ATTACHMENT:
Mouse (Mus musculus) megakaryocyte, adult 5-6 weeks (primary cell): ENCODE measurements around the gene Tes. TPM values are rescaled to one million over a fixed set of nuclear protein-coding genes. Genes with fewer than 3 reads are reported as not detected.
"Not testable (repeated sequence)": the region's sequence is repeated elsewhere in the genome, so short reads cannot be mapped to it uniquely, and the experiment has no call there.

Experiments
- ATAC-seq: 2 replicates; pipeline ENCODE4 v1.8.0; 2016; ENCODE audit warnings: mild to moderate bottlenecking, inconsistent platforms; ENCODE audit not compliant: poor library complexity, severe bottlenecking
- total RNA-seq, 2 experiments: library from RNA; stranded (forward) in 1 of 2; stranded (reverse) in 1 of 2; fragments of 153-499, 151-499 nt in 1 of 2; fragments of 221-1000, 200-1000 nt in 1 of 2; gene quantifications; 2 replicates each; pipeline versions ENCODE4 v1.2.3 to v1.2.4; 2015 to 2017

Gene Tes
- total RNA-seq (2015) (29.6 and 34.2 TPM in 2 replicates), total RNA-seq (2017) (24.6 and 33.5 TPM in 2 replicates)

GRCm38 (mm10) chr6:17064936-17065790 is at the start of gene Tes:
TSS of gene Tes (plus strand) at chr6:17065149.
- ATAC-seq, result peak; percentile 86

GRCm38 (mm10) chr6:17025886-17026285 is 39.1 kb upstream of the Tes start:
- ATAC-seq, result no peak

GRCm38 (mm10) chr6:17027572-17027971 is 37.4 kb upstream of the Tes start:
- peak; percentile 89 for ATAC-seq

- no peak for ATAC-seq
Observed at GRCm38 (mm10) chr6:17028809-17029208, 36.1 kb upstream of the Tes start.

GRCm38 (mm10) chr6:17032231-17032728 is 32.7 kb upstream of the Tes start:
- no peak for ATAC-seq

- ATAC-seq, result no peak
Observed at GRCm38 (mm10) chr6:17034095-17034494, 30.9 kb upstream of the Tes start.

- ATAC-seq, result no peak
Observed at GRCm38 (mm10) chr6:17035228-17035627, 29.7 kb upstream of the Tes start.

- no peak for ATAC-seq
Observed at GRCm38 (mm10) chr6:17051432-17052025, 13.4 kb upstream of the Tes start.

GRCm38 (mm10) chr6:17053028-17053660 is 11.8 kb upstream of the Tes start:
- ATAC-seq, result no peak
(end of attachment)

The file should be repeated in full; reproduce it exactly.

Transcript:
Mouse (Mus musculus) megakaryocyte, adult 5-6 weeks (primary cell): ENCODE measurements around the gene Tes. TPM values are rescaled to one million over a fixed set of nuclear protein-coding genes. Genes with fewer than 3 reads are reported as not detected.
"Not testable (repeated sequence)": the region's sequence is repeated elsewhere in the genome, so short reads cannot be mapped to it uniquely, and the experiment has no call there.

Experiments
- ATAC-seq: 2 replicates; pipeline ENCODE4 v1.8.0; 2016; ENCODE audit warnings: mild to moderate bottlenecking, inconsistent platforms; ENCODE audit not compliant: poor library complexity, severe bottlenecking
- total RNA-seq, 2 experiments: library from RNA; stranded (forward) in 1 of 2; stranded (reverse) in 1 of 2; fragments of 153-499, 151-499 nt in 1 of 2; fragments of 221-1000, 200-1000 nt in 1 of 2; gene quantifications; 2 replicates each; pipeline versions ENCODE4 v1.2.3 to v1.2.4; 2015 to 2017

Gene Tes
- total RNA-seq (2015) (29.6 and 34.2 TPM in 2 replicates), total RNA-seq (2017) (24.6 and 33.5 TPM in 2 replicates)

GRCm38 (mm10) chr6:17064936-17065790 is at the start of gene Tes:
TSS of gene Tes (plus strand) at chr6:17065149.
- ATAC-seq, result peak; percentile 86

GRCm38 (mm10) chr6:17025886-17026285 is 39.1 kb upstream of the Tes start:
- ATAC-seq, result no peak

GRCm38 (mm10) chr6:17027572-17027971 is 37.4 kb upstream of the Tes start:
- peak; percentile 89 for ATAC-seq

- no peak for ATAC-seq
Observed at GRCm38 (mm10) chr6:17028809-17029208, 36.1 kb upstream of the Tes start.

GRCm38 (mm10) chr6:17032231-17032728 is 32.7 kb upstream of the Tes start:
- no peak for ATAC-seq

- ATAC-seq, result no peak
Observed at GRCm38 (mm10) chr6:17034095-17034494, 30.9 kb upstream of the Tes start.

- ATAC-seq, result no peak
Observed at GRCm38 (mm10) chr6:17035228-17035627, 29.7 kb upstream of the Tes start.

- no peak for ATAC-seq
Observed at GRCm38 (mm10) chr6:17051432-17052025, 13.4 kb upstream of the Tes start.

GRCm38 (mm10) chr6:17053028-17053660 is 11.8 kb upstream of the Tes start:
- ATAC-seq, result no peak